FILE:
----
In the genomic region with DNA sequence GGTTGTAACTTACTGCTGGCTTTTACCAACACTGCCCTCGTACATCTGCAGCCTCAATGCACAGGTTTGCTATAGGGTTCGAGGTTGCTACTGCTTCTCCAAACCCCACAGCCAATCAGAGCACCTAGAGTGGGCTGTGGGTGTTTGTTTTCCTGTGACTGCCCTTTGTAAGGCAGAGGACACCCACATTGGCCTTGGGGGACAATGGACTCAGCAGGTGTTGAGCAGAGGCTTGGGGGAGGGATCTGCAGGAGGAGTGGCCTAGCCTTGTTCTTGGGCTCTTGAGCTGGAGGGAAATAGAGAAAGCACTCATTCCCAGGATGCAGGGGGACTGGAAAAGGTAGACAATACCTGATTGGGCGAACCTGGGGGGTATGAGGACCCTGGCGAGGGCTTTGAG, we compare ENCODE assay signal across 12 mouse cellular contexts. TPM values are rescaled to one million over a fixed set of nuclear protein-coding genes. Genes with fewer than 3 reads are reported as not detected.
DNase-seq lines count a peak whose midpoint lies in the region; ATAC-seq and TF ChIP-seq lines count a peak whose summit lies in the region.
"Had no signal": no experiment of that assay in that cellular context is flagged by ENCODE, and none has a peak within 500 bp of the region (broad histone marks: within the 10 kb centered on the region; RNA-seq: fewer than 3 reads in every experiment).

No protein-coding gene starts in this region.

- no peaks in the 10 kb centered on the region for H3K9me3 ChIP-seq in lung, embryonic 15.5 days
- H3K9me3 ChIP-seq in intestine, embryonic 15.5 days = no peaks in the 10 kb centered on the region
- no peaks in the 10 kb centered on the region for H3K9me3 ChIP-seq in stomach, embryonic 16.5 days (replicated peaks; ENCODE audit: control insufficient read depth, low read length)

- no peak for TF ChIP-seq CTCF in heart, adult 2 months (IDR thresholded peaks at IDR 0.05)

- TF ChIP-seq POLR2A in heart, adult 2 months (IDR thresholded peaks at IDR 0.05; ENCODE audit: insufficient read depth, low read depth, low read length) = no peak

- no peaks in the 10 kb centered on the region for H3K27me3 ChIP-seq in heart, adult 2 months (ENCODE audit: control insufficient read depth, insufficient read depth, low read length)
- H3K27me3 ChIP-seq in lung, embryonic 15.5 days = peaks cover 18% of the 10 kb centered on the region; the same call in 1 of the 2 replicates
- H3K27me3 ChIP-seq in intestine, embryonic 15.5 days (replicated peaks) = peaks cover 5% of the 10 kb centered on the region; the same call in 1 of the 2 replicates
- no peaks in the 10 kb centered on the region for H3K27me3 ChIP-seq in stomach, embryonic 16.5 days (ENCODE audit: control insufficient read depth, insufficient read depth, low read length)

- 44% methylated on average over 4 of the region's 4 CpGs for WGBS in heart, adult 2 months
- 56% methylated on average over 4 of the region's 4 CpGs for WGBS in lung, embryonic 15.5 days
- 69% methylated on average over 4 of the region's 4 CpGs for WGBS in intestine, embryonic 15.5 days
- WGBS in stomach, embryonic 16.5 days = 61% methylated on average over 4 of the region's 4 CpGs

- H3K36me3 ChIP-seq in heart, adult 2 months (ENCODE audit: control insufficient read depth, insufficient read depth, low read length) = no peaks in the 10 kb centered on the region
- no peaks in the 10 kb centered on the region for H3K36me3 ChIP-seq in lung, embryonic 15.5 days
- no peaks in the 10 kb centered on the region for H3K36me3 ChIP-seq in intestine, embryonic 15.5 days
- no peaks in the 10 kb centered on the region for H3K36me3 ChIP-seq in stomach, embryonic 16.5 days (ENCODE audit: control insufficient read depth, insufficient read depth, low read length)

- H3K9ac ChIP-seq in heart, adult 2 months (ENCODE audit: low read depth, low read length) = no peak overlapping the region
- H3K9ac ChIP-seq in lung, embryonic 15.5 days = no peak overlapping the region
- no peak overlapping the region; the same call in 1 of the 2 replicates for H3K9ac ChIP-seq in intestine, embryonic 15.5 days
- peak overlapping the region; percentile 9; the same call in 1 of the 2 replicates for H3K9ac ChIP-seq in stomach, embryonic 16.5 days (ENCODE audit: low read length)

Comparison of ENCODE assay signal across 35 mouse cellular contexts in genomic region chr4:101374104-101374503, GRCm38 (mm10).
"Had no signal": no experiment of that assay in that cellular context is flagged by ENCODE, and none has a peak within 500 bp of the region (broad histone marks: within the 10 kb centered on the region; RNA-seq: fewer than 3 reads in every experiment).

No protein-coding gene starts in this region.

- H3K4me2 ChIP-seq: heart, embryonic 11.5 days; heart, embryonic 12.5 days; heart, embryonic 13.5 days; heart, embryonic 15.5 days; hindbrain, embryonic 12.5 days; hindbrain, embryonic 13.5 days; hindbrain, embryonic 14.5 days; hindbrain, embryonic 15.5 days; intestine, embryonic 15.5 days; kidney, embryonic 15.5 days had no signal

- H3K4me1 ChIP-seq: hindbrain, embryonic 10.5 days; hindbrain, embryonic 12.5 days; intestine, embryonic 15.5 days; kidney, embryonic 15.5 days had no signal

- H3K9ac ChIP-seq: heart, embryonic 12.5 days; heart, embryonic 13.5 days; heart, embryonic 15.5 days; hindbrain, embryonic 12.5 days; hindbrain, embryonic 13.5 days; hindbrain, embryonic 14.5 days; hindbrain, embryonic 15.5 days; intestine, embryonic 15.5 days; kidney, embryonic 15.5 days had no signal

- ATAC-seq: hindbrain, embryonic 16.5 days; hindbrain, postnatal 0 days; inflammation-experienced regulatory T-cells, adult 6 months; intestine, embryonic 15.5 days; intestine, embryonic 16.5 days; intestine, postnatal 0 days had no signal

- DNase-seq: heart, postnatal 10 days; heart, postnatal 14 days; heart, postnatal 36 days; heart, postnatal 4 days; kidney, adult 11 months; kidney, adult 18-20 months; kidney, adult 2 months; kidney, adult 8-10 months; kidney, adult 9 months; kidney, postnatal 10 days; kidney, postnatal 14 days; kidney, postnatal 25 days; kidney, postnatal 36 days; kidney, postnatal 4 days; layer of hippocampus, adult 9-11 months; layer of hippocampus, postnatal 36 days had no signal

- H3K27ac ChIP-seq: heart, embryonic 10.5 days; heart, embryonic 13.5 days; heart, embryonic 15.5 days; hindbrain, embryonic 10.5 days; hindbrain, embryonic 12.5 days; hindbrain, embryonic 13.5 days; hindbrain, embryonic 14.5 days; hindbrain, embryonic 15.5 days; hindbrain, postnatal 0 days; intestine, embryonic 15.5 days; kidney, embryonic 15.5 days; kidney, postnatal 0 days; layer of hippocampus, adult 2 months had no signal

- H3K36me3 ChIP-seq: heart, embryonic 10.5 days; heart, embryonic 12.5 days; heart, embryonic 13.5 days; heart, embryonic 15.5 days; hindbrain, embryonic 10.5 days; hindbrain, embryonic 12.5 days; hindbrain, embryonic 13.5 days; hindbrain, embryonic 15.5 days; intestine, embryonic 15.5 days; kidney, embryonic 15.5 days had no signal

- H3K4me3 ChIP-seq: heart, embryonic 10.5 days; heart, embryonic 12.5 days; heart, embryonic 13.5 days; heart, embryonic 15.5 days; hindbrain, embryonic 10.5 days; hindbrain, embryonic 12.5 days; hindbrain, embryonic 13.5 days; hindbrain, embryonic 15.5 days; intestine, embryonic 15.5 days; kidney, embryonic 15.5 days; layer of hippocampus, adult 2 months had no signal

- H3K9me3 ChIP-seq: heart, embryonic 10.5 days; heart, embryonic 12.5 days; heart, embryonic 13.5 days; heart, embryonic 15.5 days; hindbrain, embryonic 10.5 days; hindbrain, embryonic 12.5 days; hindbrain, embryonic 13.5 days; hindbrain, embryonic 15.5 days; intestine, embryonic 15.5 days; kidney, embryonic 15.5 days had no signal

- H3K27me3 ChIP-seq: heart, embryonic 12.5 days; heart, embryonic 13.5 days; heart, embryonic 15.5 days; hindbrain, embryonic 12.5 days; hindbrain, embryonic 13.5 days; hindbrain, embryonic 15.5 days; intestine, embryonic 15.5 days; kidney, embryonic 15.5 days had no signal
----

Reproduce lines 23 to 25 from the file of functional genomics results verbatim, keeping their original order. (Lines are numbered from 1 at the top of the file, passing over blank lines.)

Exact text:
- H3K9ac ChIP-seq in lung, embryonic 15.5 days = no peak overlapping the region
- no peak overlapping the region; the same call in 1 of the 2 replicates for H3K9ac ChIP-seq in intestine, embryonic 15.5 days
- peak overlapping the region; percentile 9; the same call in 1 of the 2 replicates for H3K9ac ChIP-seq in stomach, embryonic 16.5 days (ENCODE audit: low read length)